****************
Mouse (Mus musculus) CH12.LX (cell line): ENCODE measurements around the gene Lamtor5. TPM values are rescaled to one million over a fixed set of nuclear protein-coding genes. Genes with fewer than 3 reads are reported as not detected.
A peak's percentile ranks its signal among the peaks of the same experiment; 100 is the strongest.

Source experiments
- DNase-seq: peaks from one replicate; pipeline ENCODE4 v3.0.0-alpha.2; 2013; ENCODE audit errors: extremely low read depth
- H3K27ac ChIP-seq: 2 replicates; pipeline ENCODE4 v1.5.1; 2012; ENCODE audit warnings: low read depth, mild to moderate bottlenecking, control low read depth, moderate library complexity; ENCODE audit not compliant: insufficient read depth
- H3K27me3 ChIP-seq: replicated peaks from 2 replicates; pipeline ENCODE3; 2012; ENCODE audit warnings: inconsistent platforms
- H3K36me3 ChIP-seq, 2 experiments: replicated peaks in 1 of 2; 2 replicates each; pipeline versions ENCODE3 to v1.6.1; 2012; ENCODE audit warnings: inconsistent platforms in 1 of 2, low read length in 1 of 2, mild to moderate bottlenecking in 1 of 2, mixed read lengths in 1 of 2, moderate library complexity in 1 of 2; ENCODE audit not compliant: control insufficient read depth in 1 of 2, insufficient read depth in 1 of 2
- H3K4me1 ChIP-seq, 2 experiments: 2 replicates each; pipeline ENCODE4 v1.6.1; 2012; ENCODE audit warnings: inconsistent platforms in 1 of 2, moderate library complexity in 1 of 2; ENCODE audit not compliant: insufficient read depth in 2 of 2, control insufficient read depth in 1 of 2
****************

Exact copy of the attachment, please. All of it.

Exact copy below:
Mouse (Mus musculus) CH12.LX (cell line): ENCODE measurements around the gene Lamtor5. TPM values are rescaled to one million over a fixed set of nuclear protein-coding genes. Genes with fewer than 3 reads are reported as not detected.
A peak's percentile ranks its signal among the peaks of the same experiment; 100 is the strongest.

Source experiments
- DNase-seq: peaks from one replicate; pipeline ENCODE4 v3.0.0-alpha.2; 2013; ENCODE audit errors: extremely low read depth
- H3K27ac ChIP-seq: 2 replicates; pipeline ENCODE4 v1.5.1; 2012; ENCODE audit warnings: low read depth, mild to moderate bottlenecking, control low read depth, moderate library complexity; ENCODE audit not compliant: insufficient read depth
- H3K27me3 ChIP-seq: replicated peaks from 2 replicates; pipeline ENCODE3; 2012; ENCODE audit warnings: inconsistent platforms
- H3K36me3 ChIP-seq, 2 experiments: replicated peaks in 1 of 2; 2 replicates each; pipeline versions ENCODE3 to v1.6.1; 2012; ENCODE audit warnings: inconsistent platforms in 1 of 2, low read length in 1 of 2, mild to moderate bottlenecking in 1 of 2, mixed read lengths in 1 of 2, moderate library complexity in 1 of 2; ENCODE audit not compliant: control insufficient read depth in 1 of 2, insufficient read depth in 1 of 2
- H3K4me1 ChIP-seq, 2 experiments: 2 replicates each; pipeline ENCODE4 v1.6.1; 2012; ENCODE audit warnings: inconsistent platforms in 1 of 2, moderate library complexity in 1 of 2; ENCODE audit not compliant: insufficient read depth in 2 of 2, control insufficient read depth in 1 of 2